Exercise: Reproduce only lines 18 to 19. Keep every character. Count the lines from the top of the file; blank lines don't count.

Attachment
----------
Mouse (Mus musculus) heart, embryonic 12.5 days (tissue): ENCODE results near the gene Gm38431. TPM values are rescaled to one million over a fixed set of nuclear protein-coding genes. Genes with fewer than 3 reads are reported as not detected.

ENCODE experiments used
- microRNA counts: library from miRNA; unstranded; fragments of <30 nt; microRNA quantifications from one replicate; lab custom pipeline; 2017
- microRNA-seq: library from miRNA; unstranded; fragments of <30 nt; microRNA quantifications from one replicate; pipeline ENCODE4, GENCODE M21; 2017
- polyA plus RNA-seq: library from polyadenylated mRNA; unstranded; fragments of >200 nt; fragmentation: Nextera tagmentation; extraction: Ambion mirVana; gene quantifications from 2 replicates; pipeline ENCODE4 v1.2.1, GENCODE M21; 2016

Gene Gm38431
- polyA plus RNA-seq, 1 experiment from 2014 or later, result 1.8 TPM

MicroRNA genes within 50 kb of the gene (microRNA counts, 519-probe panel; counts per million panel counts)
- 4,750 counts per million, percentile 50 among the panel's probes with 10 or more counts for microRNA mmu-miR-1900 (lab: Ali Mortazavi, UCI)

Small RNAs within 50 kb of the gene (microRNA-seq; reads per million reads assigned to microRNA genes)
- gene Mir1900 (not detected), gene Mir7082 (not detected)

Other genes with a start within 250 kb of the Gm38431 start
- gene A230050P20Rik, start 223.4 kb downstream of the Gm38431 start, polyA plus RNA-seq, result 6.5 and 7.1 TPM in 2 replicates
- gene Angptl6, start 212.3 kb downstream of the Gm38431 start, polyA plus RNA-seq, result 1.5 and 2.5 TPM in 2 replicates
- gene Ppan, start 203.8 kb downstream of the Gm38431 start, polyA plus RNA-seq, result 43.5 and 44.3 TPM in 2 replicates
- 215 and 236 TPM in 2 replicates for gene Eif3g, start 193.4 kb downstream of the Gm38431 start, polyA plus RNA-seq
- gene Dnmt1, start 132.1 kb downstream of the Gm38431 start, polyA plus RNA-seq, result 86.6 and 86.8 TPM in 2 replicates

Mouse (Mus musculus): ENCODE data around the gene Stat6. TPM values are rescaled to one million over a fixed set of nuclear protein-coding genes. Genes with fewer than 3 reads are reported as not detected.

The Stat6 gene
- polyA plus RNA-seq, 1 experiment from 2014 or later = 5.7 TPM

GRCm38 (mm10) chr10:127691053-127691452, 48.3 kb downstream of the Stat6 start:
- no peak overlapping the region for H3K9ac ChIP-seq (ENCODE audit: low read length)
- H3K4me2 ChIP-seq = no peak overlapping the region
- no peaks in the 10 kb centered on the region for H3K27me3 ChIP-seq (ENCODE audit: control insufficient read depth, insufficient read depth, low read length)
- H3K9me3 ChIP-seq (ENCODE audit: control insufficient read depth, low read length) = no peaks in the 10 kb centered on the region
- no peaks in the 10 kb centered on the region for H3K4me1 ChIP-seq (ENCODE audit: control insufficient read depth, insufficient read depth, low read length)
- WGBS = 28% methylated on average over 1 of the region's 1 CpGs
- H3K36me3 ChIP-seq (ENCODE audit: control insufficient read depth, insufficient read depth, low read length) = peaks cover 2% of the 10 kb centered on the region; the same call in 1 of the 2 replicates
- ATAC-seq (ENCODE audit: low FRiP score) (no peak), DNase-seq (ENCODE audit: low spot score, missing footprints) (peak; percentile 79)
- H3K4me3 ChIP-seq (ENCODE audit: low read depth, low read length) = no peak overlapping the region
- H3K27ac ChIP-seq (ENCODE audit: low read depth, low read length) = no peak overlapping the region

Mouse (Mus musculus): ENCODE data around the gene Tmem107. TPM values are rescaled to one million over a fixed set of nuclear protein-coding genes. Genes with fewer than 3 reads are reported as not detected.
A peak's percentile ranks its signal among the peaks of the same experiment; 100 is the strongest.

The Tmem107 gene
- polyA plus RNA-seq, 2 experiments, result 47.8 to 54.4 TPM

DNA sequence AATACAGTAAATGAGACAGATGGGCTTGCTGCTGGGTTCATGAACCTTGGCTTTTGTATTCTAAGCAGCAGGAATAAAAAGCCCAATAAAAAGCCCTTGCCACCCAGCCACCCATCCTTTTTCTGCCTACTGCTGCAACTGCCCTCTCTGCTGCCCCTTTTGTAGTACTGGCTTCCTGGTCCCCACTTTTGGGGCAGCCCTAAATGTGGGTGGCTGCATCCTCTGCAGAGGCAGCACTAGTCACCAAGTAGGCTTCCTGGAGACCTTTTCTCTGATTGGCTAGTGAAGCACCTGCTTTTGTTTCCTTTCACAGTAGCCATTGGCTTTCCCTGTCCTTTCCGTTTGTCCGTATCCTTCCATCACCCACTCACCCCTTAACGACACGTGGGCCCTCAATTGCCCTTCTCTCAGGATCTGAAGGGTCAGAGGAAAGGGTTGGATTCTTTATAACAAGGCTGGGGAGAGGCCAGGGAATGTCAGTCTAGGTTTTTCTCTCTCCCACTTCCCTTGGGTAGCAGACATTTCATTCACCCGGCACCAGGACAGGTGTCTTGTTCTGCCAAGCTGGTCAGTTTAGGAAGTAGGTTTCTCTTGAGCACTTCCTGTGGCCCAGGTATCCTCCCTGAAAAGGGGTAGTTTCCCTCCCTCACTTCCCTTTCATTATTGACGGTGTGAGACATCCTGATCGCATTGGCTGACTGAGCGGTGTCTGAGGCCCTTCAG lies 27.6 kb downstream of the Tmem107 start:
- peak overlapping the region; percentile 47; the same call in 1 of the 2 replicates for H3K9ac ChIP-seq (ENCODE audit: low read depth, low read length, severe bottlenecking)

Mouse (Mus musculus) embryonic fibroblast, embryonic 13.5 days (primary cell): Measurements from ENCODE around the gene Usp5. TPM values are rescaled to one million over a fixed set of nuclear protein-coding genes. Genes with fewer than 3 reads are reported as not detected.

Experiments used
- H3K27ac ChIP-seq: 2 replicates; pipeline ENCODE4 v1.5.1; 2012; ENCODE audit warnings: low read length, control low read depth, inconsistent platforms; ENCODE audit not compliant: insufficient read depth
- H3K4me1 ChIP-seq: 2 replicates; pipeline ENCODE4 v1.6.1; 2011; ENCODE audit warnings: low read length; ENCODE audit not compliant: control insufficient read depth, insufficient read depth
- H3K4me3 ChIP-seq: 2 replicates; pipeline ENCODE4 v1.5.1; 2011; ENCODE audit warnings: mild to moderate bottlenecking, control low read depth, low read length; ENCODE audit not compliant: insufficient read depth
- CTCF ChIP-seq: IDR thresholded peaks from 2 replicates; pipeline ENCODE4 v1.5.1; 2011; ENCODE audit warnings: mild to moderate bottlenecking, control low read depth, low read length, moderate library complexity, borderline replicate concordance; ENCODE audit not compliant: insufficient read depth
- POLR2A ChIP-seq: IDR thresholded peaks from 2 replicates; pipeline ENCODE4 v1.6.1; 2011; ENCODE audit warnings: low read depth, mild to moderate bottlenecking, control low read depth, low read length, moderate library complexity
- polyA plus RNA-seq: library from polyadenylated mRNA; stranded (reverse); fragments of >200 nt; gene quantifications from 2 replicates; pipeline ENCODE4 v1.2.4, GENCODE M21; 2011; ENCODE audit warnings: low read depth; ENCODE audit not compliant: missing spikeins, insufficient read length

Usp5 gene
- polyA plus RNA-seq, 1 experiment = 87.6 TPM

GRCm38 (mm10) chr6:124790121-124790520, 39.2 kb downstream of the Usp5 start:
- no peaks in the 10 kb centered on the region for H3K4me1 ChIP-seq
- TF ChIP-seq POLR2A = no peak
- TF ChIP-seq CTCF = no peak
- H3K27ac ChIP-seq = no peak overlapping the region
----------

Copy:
Mouse (Mus musculus): ENCODE data around the gene Stat6. TPM values are rescaled to one million over a fixed set of nuclear protein-coding genes. Genes with fewer than 3 reads are reported as not detected.

The Stat6 gene